A four days’ workshop knowledge sharing workshop on “Springs and Springshed management for reviving drying springs” was organized by Watershed Management Division, Department of Forests & Park Services, Ministry of Agriculture & Forests and Integrated Mountain Development (ICIMOD) in collaboration with National Environment Commission Secretariat of Royal Government of Bhutan, Advanced Center for Water Resources Development and Management (ACWADAM), Pune and Rural Management and Development Department (RM&DD), Government of Sikkim, India. The knowledge sharing workshop which started on 15th November ended on 18th November with three days of theoretical session and one day of practical field demonstration. The opening session of the workshop was graced by Hon’ble Secretary, Ministry of Agriculture & Forests.
Mountain springs are the primary water source for millions of people in the mid hills of the Himalayas. Both rural and urban communities depend on springs for meeting their drinking, domestic and agricultural water needs. Springs also contribute to the base flows of many rivers in this region. There is increasing evidence that springs are drying up or their discharge is reducing and as a result communities are facing unprecedented water stress. The exact extent of this problem is not well known given that there is dearth of scientific studies.
Springs are a part of groundwater system and the science of hydrogeology that governs the occurrence and movement of water in the underground aquifers i.e. water bearing geological formations is not well understood. Springs are also part of complex socio-technical and informal governance systems with pronounced gender and equity dimensions and these systems are not well understood either. This often results in misconception regarding springs and this in turn, creates misaligned policies that exacerbate the problem.
Change in bio-physical landscape (e.g. landuse and vegetation) and possible climate change is widely implicated for drying of springs. Also, rapid socio-economic and demographic changes and infrastructure (dams; roads etc.) have also impacted springs. But there is very little systematic knowledge to effectively link spring discharge with climate change; vegetation change, or socio-economic and demographic changes, and infrastructure development.
Drying of springs and its consequence is a regional phenomenon that cuts across the entire HKH from Afghanistan all the way to Myanmar. Few local and national organizations have started scientific studies and policy advocacy on springs, but more needs to be done, especially given the regional nature of the problem. Therefore, to reduce the water stress faced by the mountain communities and to improve their lives and livelihoods, there is a need to manage springs and springsheds in a more scientific way.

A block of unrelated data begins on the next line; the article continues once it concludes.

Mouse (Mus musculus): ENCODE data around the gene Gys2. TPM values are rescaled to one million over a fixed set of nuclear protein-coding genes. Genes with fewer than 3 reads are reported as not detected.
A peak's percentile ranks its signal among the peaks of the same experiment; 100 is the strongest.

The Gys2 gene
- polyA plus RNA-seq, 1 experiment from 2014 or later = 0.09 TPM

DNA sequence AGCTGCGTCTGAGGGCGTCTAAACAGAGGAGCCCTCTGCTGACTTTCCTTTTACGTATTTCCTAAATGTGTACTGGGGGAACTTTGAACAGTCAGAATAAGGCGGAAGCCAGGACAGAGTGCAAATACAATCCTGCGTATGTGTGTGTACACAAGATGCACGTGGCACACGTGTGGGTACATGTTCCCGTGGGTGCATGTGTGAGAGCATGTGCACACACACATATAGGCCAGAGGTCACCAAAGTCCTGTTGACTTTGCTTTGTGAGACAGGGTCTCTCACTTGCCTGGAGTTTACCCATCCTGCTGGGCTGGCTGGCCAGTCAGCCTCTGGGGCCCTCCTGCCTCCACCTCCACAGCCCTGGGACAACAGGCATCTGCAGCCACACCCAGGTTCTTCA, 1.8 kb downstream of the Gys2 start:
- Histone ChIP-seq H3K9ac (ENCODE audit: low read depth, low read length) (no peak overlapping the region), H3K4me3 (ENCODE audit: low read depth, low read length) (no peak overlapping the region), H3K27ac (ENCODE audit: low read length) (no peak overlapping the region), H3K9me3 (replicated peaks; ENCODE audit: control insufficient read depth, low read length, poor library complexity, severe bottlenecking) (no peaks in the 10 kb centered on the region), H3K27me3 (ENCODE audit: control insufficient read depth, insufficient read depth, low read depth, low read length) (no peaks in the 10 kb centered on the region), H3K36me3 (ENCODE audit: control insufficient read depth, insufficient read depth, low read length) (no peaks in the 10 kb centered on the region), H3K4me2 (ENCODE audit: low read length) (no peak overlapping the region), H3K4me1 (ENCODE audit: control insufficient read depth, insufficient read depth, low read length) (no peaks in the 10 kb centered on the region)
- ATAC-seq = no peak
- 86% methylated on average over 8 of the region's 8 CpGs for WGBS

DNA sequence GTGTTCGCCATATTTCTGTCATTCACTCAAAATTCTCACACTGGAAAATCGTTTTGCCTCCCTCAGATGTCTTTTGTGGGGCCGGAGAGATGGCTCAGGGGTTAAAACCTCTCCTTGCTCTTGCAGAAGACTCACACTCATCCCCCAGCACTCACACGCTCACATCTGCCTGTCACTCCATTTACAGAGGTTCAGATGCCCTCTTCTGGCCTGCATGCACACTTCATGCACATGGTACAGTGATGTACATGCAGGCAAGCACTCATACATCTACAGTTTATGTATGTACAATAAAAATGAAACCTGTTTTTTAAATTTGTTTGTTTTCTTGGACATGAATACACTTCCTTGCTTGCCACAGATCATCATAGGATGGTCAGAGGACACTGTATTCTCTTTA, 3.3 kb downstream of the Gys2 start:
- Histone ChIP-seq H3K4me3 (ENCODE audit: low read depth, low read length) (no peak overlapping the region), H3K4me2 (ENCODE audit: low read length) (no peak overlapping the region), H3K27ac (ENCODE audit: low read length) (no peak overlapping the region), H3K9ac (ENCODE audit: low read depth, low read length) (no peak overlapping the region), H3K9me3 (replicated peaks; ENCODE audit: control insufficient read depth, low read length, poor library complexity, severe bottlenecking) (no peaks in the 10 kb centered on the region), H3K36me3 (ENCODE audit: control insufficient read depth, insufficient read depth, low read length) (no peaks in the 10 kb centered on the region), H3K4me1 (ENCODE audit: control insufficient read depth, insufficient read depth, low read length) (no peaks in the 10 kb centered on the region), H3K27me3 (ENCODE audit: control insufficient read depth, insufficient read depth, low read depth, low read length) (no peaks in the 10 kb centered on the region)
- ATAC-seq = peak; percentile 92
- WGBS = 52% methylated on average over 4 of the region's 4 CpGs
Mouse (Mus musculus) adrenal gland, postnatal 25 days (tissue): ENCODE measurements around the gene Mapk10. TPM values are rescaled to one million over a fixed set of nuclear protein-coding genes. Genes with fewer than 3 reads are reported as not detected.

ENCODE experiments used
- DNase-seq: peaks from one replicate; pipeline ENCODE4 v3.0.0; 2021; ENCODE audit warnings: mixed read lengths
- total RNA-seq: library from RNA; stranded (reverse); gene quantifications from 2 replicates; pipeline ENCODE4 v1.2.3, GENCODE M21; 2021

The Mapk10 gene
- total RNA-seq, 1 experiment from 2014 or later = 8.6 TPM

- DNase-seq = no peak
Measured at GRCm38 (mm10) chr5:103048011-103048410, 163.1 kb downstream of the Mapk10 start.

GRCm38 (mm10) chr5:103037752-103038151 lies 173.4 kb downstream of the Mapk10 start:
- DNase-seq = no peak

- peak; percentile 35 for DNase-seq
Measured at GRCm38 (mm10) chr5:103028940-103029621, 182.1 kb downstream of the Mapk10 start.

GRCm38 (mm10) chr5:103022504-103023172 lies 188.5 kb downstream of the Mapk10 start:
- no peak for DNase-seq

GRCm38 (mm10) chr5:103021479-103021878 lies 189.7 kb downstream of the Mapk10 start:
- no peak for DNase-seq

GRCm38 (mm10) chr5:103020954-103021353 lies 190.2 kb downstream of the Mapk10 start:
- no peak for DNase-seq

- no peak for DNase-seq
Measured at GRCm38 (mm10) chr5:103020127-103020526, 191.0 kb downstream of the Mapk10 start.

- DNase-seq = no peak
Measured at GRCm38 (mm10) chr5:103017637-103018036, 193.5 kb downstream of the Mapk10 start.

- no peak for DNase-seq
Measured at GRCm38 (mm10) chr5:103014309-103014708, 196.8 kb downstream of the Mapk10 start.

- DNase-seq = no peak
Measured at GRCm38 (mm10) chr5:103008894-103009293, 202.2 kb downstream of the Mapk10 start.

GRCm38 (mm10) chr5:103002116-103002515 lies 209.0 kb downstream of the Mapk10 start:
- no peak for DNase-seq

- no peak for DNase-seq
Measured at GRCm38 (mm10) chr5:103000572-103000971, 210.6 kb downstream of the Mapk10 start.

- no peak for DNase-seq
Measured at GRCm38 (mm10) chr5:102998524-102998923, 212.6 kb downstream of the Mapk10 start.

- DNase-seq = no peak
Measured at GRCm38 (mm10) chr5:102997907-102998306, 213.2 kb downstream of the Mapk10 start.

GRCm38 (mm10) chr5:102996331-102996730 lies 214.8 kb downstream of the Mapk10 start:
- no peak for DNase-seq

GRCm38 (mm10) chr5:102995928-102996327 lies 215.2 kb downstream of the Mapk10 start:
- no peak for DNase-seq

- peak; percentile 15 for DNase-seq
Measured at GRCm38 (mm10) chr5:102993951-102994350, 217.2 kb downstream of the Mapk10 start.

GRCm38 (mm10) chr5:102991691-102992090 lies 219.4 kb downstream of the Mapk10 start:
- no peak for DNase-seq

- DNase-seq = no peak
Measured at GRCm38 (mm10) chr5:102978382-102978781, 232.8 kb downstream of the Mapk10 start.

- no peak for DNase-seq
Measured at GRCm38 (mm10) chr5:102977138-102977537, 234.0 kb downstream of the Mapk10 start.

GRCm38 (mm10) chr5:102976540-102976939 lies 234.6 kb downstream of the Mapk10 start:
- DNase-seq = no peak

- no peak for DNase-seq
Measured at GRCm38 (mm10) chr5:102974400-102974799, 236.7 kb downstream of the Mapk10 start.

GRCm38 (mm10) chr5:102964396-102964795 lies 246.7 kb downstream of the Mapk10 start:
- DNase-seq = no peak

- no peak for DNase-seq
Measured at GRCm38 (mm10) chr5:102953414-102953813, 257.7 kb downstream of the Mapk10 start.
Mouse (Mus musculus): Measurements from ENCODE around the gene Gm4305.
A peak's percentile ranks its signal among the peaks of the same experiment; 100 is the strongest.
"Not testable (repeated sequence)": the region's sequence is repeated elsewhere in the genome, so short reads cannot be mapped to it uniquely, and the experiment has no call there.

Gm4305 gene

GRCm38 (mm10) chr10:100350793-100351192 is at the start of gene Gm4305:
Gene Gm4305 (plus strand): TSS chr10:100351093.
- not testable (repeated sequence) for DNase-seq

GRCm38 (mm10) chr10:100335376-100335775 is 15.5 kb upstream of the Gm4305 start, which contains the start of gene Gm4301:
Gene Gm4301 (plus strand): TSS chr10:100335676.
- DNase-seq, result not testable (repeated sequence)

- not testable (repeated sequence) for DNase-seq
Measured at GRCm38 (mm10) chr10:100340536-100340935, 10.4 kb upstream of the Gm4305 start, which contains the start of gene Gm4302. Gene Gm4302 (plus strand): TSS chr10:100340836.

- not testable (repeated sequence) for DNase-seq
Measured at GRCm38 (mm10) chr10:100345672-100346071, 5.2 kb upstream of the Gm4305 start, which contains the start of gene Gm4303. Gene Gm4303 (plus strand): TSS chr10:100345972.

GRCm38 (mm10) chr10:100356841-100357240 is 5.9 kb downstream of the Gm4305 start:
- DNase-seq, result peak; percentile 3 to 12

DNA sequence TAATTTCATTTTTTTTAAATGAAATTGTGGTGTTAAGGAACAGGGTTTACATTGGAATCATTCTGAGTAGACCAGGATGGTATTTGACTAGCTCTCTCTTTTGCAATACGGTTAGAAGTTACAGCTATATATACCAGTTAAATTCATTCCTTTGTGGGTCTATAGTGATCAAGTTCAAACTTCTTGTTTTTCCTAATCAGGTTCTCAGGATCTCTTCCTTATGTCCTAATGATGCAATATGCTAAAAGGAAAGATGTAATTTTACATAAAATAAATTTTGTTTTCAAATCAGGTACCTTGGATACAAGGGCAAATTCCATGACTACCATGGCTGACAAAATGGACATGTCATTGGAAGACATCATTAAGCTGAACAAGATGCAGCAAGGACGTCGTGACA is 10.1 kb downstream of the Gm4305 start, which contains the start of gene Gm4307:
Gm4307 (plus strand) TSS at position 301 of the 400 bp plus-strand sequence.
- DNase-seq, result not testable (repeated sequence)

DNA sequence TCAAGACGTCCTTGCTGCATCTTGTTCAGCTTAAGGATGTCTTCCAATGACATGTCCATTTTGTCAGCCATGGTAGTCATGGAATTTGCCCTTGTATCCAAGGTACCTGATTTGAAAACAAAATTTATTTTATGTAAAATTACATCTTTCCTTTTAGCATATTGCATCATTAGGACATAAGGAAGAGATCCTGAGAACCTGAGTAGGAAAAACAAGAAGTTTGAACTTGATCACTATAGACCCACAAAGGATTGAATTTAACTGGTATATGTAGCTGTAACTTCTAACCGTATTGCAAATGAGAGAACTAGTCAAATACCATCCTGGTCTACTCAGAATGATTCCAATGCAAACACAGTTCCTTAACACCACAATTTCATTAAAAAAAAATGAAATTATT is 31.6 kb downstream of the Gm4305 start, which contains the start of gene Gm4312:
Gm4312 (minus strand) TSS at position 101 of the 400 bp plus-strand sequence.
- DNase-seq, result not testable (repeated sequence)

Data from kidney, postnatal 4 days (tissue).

The main objective of this workshop was to share knowledge upon step-wise methodology with common approaches to deal with the issue of drying springs, how to revive them, and manage their springsheds applying the knowledge of hydrogeology and socio-governance aspects. It is hoped that such comprehensive technical and theoretical knowledge about hydrogeology and socio-governance aspects of springs will enhance the capacity of the participants in the management of springs and springsheds in their working area.
Four-day long training workshop was designed to familiarize the participants with the concept of springs and springshed management with a special focus on the issue of revival of springs. The course will provide both theoretical and practical knowledge upon springs revival and springshed management. There will be focus both on socio-technical and hydrogeological aspects of springs and their springsheds management. It is hoped that this training will contribute in framing a common understanding of springshed management research and implementation among key partners and stakeholders working on water and springshed management in the region. It is also hoped that key stakeholders from Bhutan who are working on springshed management can apply this methodology for reviving springs and in the process generate knowledge.
The training workshop was attended by officials from agencies outside Ministry of Agriculture (NECS, MoWHS, MoH, Thimphu Thromde, RUB (Royal Thimphu College & College of Natural Resources), Tarayana, RSPN and NCHM) and within our Ministry (Department of Agriculture and Department of Forests & Park Services). Participants expressed their satisfaction with the training especially in relation to watershed and springshed management.
Watershed Management Division,
Department of Forests & Park Services,
Ministry of Agriculture & Forests.